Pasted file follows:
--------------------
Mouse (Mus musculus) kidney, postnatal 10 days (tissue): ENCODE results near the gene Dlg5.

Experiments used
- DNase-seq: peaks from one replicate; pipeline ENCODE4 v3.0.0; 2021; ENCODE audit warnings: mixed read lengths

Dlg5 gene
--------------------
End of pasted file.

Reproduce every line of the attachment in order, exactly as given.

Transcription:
Mouse (Mus musculus) kidney, postnatal 10 days (tissue): ENCODE results near the gene Dlg5.

Experiments used
- DNase-seq: peaks from one replicate; pipeline ENCODE4 v3.0.0; 2021; ENCODE audit warnings: mixed read lengths

Dlg5 gene